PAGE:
An alternative to controlling the user's profiles at each user's device would be to control the profiles centrally, which means that every access from every user would have to be channeled through a central control point which would match the user's identification to their profile and then permit the access to proceed. This would introduce all kinds of other interesting performance issues as well, although maybe not quite as onerous as managing the users' profiles at their own devices.

The security risk in the "User-Centric Approach" would be on the user side, where every user could constitute a potential security breech if they (or somebody) could get access to and manipulate their user profile.


In both the "Enterprise Architecture Approach" and the "Existing Legacy Systems Approach," it is key to positively identify the person at the access point. In the "Enterprise Architecture Approach," that would be the only Security dependency outside of building the Enterprise Architecture to begin with.

The magnitude of the analysis work required for the existing, legacy systems and the complexity of the on-going management and administration, coupled with the sheer number of potential breech points, make the "Existing Legacy Approach" (Systems-Centric or User-Centric) intimidating and discouraging. In fact, it may be an enormous amount of work for a modest amount of Security.

The magnitude of the analysis and engineering work of the "Enterprise Architecture Approach" is also intimidating but may be no more intimidating than -- and may even be less than -- the magnitude of the analytical work required for the "Existing Legacy Approach." The work is going to be done ... it is only a matter of when you want to do the work. If you wait to do the security work system by system, the redundancies and discontinuities will astronomically magnify the amount of work. If you do the security work up-front, you can eliminate the redundancies and discontinuities and astronomically reduce the amount of work.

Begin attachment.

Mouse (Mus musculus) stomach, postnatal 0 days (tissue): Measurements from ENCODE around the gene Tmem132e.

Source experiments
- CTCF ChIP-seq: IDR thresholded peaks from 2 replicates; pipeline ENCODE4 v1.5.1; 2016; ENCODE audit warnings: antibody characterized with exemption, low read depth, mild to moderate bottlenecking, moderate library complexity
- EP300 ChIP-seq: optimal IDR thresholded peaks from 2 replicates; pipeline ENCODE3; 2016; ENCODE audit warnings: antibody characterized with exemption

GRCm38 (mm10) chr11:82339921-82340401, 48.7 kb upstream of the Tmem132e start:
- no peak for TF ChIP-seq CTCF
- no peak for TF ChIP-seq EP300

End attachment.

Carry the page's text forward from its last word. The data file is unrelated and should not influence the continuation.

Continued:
Clearly, the on-going management and administration work of the "Enterprise Architecture Approach" would be far less complex and far less costly than the "Existing Legacy Approach" (maybe orders-of-magnitude less complex and orders-of-magnitude less costly because everything would be "normalized" -- that is, there would be no redundancy and no discontinuities). Also, in the "Enterprise Architecture Approach," the potential points of security breech would be reduced to the number of storage points for the Enterprise Architecture models coupled with positive identification of the "User" (maybe using biological techniques), which would make effective Security an achievable objective.